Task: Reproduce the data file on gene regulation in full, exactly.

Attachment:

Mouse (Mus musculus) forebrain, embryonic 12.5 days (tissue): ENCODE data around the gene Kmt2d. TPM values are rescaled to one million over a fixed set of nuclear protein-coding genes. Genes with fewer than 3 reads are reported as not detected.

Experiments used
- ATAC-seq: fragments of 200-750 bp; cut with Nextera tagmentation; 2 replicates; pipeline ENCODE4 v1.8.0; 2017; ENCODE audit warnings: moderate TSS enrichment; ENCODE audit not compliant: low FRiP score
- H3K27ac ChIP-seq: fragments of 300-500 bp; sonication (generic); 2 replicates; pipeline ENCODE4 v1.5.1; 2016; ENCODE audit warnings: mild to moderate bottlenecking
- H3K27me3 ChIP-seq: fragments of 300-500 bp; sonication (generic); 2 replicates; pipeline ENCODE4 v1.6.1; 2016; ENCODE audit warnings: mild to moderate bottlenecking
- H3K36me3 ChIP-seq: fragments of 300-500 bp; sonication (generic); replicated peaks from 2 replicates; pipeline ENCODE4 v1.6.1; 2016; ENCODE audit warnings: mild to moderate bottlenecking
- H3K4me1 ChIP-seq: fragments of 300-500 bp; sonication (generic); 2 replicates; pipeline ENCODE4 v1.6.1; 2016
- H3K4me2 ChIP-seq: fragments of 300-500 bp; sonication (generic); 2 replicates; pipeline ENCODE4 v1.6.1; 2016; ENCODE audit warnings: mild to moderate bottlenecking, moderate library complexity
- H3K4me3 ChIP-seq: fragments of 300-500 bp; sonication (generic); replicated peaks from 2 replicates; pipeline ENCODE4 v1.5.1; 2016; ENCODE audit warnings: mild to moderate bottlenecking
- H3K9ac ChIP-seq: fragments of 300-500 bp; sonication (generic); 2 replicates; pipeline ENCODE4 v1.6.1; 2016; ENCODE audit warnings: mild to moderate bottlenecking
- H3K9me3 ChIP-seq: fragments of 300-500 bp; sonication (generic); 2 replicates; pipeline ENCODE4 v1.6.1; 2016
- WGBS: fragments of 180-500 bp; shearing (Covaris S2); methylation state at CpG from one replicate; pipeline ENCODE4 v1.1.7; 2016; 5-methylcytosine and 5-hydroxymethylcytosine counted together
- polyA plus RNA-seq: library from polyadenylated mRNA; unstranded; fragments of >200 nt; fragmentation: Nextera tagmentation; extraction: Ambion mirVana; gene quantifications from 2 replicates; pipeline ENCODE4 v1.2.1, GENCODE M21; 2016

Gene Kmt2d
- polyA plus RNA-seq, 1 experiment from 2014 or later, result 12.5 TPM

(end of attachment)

Mouse (Mus musculus) forebrain, embryonic 12.5 days (tissue): ENCODE data around the gene Kmt2d. TPM values are rescaled to one million over a fixed set of nuclear protein-coding genes. Genes with fewer than 3 reads are reported as not detected.

Experiments used
- ATAC-seq: fragments of 200-750 bp; cut with Nextera tagmentation; 2 replicates; pipeline ENCODE4 v1.8.0; 2017; ENCODE audit warnings: moderate TSS enrichment; ENCODE audit not compliant: low FRiP score
- H3K27ac ChIP-seq: fragments of 300-500 bp; sonication (generic); 2 replicates; pipeline ENCODE4 v1.5.1; 2016; ENCODE audit warnings: mild to moderate bottlenecking
- H3K27me3 ChIP-seq: fragments of 300-500 bp; sonication (generic); 2 replicates; pipeline ENCODE4 v1.6.1; 2016; ENCODE audit warnings: mild to moderate bottlenecking
- H3K36me3 ChIP-seq: fragments of 300-500 bp; sonication (generic); replicated peaks from 2 replicates; pipeline ENCODE4 v1.6.1; 2016; ENCODE audit warnings: mild to moderate bottlenecking
- H3K4me1 ChIP-seq: fragments of 300-500 bp; sonication (generic); 2 replicates; pipeline ENCODE4 v1.6.1; 2016
- H3K4me2 ChIP-seq: fragments of 300-500 bp; sonication (generic); 2 replicates; pipeline ENCODE4 v1.6.1; 2016; ENCODE audit warnings: mild to moderate bottlenecking, moderate library complexity
- H3K4me3 ChIP-seq: fragments of 300-500 bp; sonication (generic); replicated peaks from 2 replicates; pipeline ENCODE4 v1.5.1; 2016; ENCODE audit warnings: mild to moderate bottlenecking
- H3K9ac ChIP-seq: fragments of 300-500 bp; sonication (generic); 2 replicates; pipeline ENCODE4 v1.6.1; 2016; ENCODE audit warnings: mild to moderate bottlenecking
- H3K9me3 ChIP-seq: fragments of 300-500 bp; sonication (generic); 2 replicates; pipeline ENCODE4 v1.6.1; 2016
- WGBS: fragments of 180-500 bp; shearing (Covaris S2); methylation state at CpG from one replicate; pipeline ENCODE4 v1.1.7; 2016; 5-methylcytosine and 5-hydroxymethylcytosine counted together
- polyA plus RNA-seq: library from polyadenylated mRNA; unstranded; fragments of >200 nt; fragmentation: Nextera tagmentation; extraction: Ambion mirVana; gene quantifications from 2 replicates; pipeline ENCODE4 v1.2.1, GENCODE M21; 2016

Gene Kmt2d
- polyA plus RNA-seq, 1 experiment from 2014 or later, result 12.5 TPM